When the editor texts you and says we need another story ASAP it usually isn’t cause for concern. When the preceding weekend on that Monday morning has been filled with your wife’s 50th birthday and an eleven hour recovery on the Sunday, where my new Champagne sabre was unleashed, no amount of Hydralyte, Berocca and Panadol will assist in hitting deadline (in the immortal words of John Laws none of those three products are sponsors of mine).
Autumn usually finds me looking for wines with a little bit of texture as the drop in temperatures from summer allows us to indulge in wine with more weight. Pinot gris/grigio immediately comes to mind. There is a little confusion between gris/grigio. To make it a little easier ‘gris’ translates as grey in French as the grapes usually feature a grey/pinkish tinge when harvested. When you have both pinot blanc (white) and pinot noir (black) it makes a bit of sense to call something in the middle grey. ‘Grigio’ is just the Italian name for the same grape.
The difference is usually one of style with the Italians picking their grapes early, therefore being lighter-bodied, with fresh acidity and lower alcohol, perfect with just-caught seafood. Pinot gris is usually left on the vine to ripen later in France, developing a richer, sweeter, riper flavoured wine with higher alcohol and greater texture, perfect for richer foods such as pork, quail and duck.
Just to summarise, the alcohol level on the label can usually be used to indicate the style. Up to 12.5% alcohol will provide a fresher, lighter-bodied wine made in the grigio style; 14% and above is firmly in the gris camp. For the wines that sit between 12.5% and 14% they will have features of both, but unless you know the wine it is best to seek the advice of the person flogging it to you or as most of you have a smart phone, do a quick search and check out a tasting note prior to purchase.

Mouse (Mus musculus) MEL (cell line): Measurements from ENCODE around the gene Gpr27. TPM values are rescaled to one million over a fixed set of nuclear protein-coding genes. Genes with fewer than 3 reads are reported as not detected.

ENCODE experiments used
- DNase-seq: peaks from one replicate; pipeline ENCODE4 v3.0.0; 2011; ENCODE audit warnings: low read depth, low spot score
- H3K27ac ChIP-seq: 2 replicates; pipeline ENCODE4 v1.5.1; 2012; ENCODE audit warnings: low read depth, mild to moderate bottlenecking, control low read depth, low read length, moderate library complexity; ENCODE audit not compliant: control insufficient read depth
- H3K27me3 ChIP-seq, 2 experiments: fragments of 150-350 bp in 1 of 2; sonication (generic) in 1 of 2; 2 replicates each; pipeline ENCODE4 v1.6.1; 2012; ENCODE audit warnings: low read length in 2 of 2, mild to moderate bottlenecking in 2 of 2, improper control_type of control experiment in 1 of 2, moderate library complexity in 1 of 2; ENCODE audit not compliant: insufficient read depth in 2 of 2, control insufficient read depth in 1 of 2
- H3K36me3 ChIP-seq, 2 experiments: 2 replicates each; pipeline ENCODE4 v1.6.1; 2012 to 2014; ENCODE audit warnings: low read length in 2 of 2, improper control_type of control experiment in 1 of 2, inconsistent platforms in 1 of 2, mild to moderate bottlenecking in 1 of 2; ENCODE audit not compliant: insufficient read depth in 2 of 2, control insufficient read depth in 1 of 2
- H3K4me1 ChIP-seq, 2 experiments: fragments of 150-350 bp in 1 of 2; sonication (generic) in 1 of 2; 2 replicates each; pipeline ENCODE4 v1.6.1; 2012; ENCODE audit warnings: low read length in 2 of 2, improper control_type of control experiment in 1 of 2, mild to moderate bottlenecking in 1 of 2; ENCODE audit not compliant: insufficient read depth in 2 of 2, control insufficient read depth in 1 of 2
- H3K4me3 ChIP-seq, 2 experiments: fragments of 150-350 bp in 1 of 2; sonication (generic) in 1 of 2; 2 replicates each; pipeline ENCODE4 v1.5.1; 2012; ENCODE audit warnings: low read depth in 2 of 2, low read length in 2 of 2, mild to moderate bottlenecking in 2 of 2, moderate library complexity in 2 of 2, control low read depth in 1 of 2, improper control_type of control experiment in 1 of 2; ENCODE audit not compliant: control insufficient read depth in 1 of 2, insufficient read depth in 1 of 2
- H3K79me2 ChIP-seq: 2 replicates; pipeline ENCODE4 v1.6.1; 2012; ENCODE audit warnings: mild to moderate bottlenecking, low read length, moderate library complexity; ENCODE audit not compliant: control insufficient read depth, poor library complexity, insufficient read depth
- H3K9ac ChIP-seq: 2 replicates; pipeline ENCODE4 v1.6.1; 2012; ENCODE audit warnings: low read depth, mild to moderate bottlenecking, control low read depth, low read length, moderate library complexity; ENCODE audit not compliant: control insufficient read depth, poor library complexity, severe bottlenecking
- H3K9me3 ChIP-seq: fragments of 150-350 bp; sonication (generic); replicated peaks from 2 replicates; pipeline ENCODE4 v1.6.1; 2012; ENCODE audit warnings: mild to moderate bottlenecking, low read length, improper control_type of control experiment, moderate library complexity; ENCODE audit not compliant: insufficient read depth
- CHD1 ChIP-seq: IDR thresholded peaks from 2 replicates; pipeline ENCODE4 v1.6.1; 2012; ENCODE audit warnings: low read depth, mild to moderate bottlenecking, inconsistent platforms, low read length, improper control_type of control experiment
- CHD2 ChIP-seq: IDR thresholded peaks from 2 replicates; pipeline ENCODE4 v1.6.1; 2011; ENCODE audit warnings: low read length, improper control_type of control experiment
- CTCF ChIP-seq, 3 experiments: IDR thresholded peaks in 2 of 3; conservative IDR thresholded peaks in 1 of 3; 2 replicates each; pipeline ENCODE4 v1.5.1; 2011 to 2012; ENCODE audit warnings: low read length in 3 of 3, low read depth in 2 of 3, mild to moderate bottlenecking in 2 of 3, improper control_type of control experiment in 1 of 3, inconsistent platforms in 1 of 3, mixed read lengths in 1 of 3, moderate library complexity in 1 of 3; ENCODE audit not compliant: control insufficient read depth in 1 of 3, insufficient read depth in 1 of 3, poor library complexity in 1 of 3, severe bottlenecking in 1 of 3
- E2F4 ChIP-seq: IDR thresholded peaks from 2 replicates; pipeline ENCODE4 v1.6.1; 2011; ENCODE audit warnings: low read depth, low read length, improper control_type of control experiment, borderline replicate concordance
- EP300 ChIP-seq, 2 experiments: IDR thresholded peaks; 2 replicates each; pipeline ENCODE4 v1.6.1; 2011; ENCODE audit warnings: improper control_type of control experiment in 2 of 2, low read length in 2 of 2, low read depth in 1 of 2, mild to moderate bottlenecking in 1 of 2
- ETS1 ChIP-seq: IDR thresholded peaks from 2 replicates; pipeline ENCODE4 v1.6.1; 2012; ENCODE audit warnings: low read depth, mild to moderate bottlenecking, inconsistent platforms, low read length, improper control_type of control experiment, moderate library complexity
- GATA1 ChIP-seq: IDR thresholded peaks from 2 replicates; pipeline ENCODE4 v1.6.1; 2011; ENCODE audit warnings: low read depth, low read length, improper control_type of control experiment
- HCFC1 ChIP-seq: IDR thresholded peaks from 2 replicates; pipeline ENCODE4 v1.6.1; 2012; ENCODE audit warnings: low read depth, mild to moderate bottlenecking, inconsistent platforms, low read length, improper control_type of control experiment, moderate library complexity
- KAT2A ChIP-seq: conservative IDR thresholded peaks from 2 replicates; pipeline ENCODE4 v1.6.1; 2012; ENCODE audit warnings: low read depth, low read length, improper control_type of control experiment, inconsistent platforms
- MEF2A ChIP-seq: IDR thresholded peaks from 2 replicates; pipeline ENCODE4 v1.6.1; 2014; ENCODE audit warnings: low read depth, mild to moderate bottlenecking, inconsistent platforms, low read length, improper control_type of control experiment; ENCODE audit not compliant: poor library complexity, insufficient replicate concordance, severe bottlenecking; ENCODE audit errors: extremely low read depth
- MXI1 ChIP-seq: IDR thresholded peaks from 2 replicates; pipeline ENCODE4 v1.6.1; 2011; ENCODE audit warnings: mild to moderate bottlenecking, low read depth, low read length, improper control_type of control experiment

So let’s now look at three wines that are indicative of the above - one a true grigio, one a true gris, and one which sits in the middle.
The 2015 Primo Estate Pinot Grigio from McLarenvale, SA, is slightly savoury with apple and pear flavours, light bodied with cleansing acidity. Fresh and a great example of the Italian grigio style for around $25.
The 2015 Haha Pinot Gris from Hawkes Bay in NZ sits in the middle stylistically. It has a touch of residual sugar, which provides sweetness on the palate, with the fruit tending to richer pear and quince flavours but finishing clean. At $23 a bottle it represents good value drinking.
The 2012 Famille Hugel Pinot Gris Tradition represents the French end of the spectrum. It is rich and rounded with generous viscosity but fermented to dryness. At 13.9% alcohol it will drink perfectly with a slab of terrine, crusty bread and some fruit chutney and can be found for around $40 a bottle.
Pinot gris/grigio represents a versatile grape variety for that transition into winter. There are plenty out there to choose from just make sure you take a photo of the ones you enjoy and buy plenty of them. ‘Till next time, good drinking!